Voices Beyond Exploitation : Gender Norms And Racial Bias

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Voices beyond Exploitation: Gender Norms and Racial Bias in 18th Century Poetry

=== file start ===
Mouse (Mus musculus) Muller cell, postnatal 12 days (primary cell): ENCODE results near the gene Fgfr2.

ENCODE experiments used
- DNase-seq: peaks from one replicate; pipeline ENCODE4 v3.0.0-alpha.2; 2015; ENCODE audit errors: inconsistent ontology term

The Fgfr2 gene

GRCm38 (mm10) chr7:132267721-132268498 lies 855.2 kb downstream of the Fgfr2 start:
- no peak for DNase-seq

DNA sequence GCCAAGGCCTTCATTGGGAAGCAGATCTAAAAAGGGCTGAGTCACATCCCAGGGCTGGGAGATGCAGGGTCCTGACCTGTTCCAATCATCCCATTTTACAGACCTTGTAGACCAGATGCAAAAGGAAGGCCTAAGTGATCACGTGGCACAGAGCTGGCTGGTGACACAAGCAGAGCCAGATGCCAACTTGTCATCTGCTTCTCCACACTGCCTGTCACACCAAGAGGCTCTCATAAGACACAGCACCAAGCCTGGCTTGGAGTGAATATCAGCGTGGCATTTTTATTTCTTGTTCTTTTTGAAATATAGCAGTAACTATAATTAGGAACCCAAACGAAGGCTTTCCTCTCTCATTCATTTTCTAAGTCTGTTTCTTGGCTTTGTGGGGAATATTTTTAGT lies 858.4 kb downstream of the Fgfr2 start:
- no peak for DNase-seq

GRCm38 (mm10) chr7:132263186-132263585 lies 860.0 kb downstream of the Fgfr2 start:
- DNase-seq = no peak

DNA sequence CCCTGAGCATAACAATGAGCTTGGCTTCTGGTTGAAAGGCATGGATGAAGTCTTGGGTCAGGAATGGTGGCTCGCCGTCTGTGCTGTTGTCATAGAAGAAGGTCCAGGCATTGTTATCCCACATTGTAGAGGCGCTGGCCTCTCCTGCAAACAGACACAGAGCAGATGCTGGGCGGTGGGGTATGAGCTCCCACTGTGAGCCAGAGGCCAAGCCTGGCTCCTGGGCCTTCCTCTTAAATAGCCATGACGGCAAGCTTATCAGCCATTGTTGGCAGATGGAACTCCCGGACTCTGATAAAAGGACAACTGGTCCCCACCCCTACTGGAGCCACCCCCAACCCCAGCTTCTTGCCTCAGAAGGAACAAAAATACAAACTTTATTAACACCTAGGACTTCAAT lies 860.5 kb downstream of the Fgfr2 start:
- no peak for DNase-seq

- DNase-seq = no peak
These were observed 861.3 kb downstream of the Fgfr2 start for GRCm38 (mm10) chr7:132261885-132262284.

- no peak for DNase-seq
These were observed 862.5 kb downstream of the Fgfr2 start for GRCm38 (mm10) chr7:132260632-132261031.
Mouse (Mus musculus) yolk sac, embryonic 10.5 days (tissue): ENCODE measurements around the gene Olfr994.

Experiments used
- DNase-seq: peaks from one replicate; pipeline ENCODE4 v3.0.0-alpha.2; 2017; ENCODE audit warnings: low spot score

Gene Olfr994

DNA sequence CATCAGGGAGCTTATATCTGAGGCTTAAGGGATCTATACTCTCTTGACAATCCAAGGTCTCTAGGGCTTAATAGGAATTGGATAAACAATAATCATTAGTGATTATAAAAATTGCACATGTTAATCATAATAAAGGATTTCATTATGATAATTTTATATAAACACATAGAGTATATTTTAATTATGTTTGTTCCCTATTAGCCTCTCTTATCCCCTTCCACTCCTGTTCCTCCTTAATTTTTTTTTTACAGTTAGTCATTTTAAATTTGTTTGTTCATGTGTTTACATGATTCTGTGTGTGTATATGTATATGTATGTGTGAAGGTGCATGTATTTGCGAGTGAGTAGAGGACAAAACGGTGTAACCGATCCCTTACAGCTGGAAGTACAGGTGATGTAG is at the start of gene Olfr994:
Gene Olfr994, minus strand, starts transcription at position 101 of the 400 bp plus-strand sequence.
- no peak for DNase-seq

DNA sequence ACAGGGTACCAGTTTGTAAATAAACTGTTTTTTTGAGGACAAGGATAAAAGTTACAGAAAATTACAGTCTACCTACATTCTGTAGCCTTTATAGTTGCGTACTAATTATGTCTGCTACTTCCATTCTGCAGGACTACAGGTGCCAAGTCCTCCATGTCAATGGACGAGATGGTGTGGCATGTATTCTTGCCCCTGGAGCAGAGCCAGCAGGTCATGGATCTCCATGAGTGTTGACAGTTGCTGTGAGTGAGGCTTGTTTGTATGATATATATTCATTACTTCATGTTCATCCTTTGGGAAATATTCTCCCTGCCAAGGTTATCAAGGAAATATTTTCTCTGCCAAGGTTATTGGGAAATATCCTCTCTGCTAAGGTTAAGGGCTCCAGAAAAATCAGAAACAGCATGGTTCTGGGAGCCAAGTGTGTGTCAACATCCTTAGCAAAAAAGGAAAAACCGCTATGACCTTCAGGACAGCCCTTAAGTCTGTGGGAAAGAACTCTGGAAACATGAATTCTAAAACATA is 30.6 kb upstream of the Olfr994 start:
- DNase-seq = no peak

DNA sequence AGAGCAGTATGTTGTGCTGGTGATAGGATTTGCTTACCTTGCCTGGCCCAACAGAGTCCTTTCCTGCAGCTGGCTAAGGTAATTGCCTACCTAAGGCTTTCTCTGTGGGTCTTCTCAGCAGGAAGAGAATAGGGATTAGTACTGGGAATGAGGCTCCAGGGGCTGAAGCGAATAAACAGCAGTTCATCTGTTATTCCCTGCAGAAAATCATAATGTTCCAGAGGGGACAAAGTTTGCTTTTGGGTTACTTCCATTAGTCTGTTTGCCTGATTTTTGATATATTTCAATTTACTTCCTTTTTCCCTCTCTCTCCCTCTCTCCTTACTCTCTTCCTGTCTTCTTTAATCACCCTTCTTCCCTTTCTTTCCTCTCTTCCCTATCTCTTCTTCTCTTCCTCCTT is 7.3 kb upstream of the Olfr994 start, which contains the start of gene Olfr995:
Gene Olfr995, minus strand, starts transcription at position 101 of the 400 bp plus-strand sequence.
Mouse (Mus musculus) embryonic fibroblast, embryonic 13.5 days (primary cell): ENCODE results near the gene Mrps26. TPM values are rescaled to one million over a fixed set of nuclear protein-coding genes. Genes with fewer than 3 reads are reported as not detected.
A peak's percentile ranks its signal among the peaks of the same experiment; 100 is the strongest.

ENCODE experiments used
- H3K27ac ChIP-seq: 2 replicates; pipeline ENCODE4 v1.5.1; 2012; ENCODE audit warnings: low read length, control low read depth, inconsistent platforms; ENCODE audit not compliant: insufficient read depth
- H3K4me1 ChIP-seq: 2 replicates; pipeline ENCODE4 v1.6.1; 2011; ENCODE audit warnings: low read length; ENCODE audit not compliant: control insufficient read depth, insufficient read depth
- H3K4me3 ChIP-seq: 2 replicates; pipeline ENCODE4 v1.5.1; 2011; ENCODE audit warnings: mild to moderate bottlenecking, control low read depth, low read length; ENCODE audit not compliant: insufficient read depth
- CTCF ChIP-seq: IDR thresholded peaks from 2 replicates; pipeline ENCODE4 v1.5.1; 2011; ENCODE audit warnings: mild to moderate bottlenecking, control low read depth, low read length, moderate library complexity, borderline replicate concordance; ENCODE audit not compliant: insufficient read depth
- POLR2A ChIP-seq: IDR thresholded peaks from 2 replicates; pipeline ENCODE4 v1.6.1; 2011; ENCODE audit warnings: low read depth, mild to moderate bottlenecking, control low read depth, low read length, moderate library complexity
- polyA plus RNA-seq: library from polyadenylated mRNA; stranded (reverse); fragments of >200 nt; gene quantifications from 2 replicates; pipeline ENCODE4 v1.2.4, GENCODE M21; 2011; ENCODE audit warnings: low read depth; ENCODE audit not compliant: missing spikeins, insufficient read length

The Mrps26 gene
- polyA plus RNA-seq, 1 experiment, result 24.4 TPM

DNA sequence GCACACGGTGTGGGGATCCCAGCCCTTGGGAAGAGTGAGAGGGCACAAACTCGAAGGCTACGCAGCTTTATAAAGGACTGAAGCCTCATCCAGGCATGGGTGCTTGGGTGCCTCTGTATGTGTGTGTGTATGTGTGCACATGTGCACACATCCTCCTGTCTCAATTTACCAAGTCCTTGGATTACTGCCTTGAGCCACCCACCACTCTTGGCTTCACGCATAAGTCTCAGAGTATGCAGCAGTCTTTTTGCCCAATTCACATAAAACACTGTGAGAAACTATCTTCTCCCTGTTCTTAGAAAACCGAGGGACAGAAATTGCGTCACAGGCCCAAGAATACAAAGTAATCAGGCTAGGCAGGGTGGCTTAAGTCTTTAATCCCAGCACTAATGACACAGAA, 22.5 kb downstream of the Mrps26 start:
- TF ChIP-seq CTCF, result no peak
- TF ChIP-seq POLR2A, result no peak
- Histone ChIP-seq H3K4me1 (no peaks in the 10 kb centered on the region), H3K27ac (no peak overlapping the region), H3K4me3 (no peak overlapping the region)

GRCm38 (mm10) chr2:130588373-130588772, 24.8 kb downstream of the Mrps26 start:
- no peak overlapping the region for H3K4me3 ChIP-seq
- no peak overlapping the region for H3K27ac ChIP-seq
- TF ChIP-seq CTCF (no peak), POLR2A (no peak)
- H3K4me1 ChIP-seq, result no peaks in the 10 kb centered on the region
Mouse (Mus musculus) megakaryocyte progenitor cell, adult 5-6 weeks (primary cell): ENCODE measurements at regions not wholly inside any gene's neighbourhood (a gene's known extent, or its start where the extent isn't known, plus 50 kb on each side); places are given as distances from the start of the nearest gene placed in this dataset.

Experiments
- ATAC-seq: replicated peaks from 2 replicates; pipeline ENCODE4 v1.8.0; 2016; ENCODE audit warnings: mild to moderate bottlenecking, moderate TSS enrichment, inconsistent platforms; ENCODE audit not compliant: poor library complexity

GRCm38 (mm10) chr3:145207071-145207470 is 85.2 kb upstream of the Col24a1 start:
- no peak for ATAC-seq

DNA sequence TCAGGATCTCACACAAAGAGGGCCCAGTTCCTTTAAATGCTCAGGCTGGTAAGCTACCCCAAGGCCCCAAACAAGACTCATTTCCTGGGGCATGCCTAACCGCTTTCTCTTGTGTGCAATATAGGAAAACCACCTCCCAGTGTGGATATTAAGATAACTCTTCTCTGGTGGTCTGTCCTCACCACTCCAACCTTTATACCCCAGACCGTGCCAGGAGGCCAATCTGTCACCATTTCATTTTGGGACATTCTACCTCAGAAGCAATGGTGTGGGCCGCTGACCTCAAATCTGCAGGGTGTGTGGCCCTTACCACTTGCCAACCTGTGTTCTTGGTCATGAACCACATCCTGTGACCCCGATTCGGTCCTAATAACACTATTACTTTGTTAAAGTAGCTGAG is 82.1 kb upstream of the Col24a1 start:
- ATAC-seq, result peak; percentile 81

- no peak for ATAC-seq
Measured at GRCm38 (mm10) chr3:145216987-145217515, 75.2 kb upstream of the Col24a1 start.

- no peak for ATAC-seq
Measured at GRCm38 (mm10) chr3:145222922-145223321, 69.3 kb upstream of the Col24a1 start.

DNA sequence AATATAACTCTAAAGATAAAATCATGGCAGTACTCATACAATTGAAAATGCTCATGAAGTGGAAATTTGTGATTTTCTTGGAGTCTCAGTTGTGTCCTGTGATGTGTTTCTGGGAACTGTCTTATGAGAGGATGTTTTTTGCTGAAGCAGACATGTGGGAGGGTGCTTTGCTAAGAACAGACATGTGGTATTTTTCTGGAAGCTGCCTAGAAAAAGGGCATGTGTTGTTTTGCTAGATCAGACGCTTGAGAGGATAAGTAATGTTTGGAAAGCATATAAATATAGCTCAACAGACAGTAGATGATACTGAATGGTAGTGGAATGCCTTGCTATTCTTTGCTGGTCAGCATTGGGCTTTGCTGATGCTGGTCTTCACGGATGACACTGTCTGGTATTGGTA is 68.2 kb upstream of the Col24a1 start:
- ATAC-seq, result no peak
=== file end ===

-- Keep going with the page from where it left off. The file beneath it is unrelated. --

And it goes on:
From the mid-18th century until present day, Africans and people of African descent, as well as female poets who advocated for equal rights began to write down their personal stories of how slavery and social restrictions have impacted their lives. At first they would write in small paragraphs and poems, but later they would create collections of slave and feminist literature, that once published reached a range of people across the world. They would often write literature that would express their personal thoughts while exploring the impacts of oppression, restriction of freedom and religious beliefs had. Slavery is easily defined as a system in which concepts of property law were applied to human beings so that they are treated as property instead of obtaining their basic human rights. Slavery can be found in many forms throughout history; but, some of the most well-known forms of slavery were that of African-Americans and “white” women. These impacts of slavery had many physical, legal and psychological negatives on those affected by such cruelties. This later aided in creating one of the most intriguing and worldwide literary movements in the history of literature. In 1773 an enslaved woman named Phillis Wheatley wrote and published a collection of slave poems in London that sparked the public’s interests. Her writings aided in the understanding that African people were just as moral and
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